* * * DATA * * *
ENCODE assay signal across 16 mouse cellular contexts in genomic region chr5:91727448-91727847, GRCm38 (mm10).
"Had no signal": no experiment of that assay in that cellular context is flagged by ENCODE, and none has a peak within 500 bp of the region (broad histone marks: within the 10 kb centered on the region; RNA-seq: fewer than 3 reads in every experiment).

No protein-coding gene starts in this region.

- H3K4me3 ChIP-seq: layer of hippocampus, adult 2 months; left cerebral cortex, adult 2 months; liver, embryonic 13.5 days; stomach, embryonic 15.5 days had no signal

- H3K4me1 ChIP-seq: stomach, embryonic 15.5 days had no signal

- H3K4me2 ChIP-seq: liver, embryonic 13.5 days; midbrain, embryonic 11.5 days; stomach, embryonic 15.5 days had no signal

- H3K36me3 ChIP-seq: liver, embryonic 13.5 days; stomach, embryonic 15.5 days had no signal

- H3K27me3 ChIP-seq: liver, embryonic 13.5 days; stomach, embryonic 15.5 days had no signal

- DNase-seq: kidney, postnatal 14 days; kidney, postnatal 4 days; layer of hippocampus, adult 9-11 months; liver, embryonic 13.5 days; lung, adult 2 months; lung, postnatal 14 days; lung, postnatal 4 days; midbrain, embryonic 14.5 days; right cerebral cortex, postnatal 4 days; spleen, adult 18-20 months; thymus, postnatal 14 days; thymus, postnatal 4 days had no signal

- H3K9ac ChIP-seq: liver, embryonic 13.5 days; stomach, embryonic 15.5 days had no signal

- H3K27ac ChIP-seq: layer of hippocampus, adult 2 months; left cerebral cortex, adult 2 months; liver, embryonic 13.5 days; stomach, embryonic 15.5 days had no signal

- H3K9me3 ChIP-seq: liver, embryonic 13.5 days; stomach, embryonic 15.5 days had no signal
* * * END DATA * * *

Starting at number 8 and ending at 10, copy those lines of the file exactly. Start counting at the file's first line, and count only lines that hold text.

- H3K27me3 ChIP-seq: liver, embryonic 13.5 days; stomach, embryonic 15.5 days had no signal

- DNase-seq: kidney, postnatal 14 days; kidney, postnatal 4 days; layer of hippocampus, adult 9-11 months; liver, embryonic 13.5 days; lung, adult 2 months; lung, postnatal 14 days; lung, postnatal 4 days; midbrain, embryonic 14.5 days; right cerebral cortex, postnatal 4 days; spleen, adult 18-20 months; thymus, postnatal 14 days; thymus, postnatal 4 days had no signal

- H3K9ac ChIP-seq: liver, embryonic 13.5 days; stomach, embryonic 15.5 days had no signal